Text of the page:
The opinion of the court was delivered by: Marvin Aspen, Chief Judge, District
MEMORANDUM OPINION & ORDER
On February 5, 2003, Plaintiff Jodi and Burl Thornton (the "Thorntons") filed a diversity suit in this Court alleging personal injury due to the negligence of Defendant Holiday toa of Livonia, Michigan ("Defendant" or "Holiday Inn"). Currently before the Court is Defendants' motion to transfer venue to the federal district court encompassing Livonia, Michigan. For the reasons set forth below, we grant Defendants' motion for transfer of venue.
Plaintiffs Jodi and Burl Thornton are residents of Illinois. Mrs. Thornton is a flight attendant for U.S. Airways, a commercial airline carrier based in Pennsylvania Defendant Holiday Inn of Livonia, Michigan is a franchise of Meristar Hotel and Resorts Incorporated, which does business as Six Continents Hotels, Incorporated Six Continents Hotels, Inc. is a Georgia corporation conducting business in both Illinois and Michigan. [ Page 2]
In December of 2001, Mrs. Thornton and some of her fellow employees were paying patrons of Holiday Inn prior to a flight from Detroit, Michigan to Charlotte, North Carolina, During her stay at the Holiday Inn, Mrs. Thornton fell and fractured her elbow as she walked to a shuttle van parked outside the hotel's entrance. Plaintiff's claim that Mrs. Thornton's injuries were the result of Defendants' negligent maintenance of the hotel's egress and outdoor lighting. See Pls.' Resp. at ¶¶ 5-6. On February 5, 2003, Plaintiff filed her complaint in this Court claiming that we had diversity jurisdiction over this matter. On June 24, 2003, Defendant filed a motion to transfer venue pursuant to 28 U.S.C. § 1391(a) ("Section 1391") and Rule 12(b) of the Federal Rules of Civil Procedure. For the reasons set forth below, we grant Defendants' motion to transfer venue to the Eastern District of Michigan, the federal district encompassing Livonia, Michigan.
Pursuant to Federal Rule of Civil Procedure 12(b), venue must be proper before a court can assert jurisdiction over the matter. Where federal jurisdiction is founded solely on diversity of citizenship, a civil action may be brought only in: "(1) a judicial district where any Defendant resides, if all defendants reside in the same State, (2) a judicial district in which a substantial part of the events or omissions giving rise to the claim occurred, or a substantial part of the property that is the subject of the action as situated, or (3) a judicial district in which any defendant is subject to personal jurisdiction at the time the action is commenced, if there is no district in which the action may otherwise be brought" See 28 U.S.C.A. §§ 1391(a)(1)(3).The plaintiff has the burden of proving proper venue. See Grantham v. Challenge-Cook Bros. Inc., 420 F.2d 1182, 1184 (7th Cir. 1970).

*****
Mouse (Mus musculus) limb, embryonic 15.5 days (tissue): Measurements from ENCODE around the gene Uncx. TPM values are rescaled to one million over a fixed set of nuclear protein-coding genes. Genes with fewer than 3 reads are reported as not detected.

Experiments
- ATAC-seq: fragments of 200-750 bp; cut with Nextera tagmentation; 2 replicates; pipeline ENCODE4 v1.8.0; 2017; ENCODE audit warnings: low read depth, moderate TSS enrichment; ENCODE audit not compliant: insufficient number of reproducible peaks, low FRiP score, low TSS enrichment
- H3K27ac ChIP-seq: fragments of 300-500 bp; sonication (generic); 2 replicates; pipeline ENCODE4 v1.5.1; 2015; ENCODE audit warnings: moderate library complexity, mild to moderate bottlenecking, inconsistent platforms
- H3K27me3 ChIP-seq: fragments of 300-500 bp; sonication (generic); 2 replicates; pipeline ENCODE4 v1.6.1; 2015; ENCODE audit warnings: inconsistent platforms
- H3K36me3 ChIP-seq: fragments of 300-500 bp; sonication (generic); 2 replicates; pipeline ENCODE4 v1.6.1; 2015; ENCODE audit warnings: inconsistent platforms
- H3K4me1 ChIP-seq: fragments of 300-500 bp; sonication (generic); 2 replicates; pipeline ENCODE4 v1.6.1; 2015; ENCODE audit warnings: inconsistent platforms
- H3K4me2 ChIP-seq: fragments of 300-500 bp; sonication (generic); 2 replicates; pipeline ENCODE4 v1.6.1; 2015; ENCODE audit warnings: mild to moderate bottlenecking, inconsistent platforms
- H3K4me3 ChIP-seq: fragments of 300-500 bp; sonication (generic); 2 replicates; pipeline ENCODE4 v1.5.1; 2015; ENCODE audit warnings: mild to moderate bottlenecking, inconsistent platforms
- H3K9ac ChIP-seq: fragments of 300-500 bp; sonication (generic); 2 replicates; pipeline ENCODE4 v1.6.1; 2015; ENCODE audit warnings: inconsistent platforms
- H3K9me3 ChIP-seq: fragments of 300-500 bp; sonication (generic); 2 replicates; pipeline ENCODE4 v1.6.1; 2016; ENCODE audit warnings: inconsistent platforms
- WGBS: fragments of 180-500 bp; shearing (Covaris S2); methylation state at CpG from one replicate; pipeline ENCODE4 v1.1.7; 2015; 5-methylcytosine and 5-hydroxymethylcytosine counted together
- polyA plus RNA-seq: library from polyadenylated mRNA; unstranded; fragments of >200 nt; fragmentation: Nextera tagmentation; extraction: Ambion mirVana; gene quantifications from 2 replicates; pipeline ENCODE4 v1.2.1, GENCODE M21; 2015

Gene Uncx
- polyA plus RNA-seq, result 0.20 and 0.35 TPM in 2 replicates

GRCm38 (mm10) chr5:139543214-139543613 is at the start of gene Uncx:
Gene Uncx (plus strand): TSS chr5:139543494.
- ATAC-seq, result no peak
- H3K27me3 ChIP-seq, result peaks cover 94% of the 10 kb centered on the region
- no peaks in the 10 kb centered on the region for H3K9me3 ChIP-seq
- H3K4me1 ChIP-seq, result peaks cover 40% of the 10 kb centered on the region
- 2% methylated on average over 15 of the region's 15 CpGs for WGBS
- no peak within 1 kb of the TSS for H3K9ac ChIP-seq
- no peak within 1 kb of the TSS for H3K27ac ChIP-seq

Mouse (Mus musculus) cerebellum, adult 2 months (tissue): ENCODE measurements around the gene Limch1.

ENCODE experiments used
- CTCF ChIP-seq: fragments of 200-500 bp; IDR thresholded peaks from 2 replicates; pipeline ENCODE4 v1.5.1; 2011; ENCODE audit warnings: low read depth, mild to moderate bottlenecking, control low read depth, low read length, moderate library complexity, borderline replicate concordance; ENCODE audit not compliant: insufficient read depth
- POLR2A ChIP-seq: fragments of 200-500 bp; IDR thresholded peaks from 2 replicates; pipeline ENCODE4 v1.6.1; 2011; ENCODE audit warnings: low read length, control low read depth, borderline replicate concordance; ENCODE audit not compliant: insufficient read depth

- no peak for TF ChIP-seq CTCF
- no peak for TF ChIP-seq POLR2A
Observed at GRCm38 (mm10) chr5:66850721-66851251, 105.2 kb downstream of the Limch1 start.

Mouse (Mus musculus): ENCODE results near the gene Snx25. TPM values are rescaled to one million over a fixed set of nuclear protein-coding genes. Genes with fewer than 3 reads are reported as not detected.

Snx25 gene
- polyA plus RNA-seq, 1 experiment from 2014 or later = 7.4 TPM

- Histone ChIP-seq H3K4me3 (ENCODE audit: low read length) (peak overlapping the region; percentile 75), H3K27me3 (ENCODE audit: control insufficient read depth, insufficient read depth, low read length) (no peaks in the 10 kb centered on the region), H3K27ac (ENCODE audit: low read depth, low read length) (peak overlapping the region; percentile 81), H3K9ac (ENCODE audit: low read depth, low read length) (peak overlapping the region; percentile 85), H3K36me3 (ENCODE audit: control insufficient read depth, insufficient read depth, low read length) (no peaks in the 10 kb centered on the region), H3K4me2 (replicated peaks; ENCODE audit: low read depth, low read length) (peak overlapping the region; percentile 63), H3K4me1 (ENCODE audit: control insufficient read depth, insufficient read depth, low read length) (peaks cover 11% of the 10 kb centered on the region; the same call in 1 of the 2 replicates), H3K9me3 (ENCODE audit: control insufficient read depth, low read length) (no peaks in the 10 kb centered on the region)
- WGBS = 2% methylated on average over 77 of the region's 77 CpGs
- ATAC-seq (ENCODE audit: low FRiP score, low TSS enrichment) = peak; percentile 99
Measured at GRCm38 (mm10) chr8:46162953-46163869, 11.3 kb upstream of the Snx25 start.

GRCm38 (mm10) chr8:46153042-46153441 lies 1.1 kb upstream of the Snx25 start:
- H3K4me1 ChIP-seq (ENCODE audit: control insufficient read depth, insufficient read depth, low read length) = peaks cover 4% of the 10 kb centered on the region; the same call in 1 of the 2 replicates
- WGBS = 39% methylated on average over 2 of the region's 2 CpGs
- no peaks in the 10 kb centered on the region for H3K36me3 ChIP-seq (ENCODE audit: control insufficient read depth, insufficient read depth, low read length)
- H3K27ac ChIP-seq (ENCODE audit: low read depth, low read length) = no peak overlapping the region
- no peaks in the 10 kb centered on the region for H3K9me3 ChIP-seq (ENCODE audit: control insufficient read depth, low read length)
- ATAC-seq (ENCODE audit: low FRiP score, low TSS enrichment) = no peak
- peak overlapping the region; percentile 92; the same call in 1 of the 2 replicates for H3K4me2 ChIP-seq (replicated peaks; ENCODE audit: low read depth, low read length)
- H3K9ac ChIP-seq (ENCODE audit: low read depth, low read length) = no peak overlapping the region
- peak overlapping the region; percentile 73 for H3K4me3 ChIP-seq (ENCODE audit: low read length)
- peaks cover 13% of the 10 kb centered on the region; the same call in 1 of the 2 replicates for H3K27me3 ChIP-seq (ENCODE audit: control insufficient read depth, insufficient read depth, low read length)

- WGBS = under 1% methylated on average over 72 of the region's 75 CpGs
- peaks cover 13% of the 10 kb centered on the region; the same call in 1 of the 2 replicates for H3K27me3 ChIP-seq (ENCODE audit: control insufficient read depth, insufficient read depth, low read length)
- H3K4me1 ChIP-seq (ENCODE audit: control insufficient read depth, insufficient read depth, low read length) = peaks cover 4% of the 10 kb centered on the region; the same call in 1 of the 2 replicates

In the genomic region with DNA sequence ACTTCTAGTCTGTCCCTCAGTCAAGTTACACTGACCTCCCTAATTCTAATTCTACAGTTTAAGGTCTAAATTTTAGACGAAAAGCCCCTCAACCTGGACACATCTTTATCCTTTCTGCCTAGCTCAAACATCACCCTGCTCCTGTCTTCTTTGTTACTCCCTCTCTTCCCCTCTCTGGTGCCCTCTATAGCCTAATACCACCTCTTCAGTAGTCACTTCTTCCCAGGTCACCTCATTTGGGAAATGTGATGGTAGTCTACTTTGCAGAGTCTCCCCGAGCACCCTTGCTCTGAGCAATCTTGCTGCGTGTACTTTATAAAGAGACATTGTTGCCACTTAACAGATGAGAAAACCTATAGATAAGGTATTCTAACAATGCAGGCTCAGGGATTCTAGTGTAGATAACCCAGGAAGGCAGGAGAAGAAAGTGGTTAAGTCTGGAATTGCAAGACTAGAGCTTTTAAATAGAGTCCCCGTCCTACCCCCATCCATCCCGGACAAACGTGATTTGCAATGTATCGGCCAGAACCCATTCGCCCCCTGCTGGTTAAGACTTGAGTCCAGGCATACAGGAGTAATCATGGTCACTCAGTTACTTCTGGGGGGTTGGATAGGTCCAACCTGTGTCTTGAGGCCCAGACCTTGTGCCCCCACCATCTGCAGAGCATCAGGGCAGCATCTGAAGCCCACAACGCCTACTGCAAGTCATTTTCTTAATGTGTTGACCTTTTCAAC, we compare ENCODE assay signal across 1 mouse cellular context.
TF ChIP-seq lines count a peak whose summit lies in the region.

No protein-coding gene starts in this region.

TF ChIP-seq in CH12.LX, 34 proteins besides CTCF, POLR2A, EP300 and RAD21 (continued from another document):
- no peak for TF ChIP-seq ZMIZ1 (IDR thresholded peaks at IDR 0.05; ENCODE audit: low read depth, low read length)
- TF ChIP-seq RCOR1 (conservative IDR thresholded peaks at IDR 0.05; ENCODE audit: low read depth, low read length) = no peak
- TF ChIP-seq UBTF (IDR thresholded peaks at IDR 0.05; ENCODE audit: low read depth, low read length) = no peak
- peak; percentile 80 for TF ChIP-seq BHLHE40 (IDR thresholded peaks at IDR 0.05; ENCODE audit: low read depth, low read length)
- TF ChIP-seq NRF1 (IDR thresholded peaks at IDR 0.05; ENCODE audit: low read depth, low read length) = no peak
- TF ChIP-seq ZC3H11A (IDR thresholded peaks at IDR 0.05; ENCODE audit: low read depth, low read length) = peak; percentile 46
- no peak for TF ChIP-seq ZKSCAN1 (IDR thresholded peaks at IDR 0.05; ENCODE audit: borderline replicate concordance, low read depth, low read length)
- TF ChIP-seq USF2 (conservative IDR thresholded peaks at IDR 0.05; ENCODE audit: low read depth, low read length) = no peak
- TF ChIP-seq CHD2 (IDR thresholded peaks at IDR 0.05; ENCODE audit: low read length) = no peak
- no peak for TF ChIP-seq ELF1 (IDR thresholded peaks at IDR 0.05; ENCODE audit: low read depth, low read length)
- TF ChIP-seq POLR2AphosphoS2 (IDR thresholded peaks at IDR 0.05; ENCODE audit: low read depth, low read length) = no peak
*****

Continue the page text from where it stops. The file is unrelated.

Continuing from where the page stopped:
Plaintiffs have failed to carry their burden of proving that venue is proper in the Northern District of Illinois. We cannot find venue in Illinois proper under § 1391(a)(1), which provides for venue in any district where a defendant resides, so long as all defendants reside in the same district. It is conceivable that, [ Page 3]
based on the corporate structure of the Holiday Inn, the hotel and its parent companies are all "residents" of Illinois, for purposes of § 1391(a)(1). The Plaintiffs, however, have not provided the Court with any evidence to support such a finding, choosing instead to focus on the issue of forum non conveniens. We therefore have no choice but to conclude that venue in Illinois is not proper under § 1391(a)(1).
Furthermore, under Section 1391(a)(2), venue is proper in the Eastern District of Michigan, not the Northern District of Illinois. The Eastern District of Michigan is the judicial district in which a substantial part of the events giving rise to Mrs. Thornton's injuries took place. By Plaintiffs' own admissions, Defendants' negligence and Mrs. Thornton's subsequent fall occurred in Livonia, Michigan. No part of the events giving rise to Mrs. Thornton's injuries occurred in Illinois.
Section 1391(a)(3) is irrelevant because we may base venue upon this subsection only where § 1391(a)(1) and (2) do not apply.
For the reasons set forth above, we grant Defendant's motion to transfer the action to the United States District Court for the Eastern District ...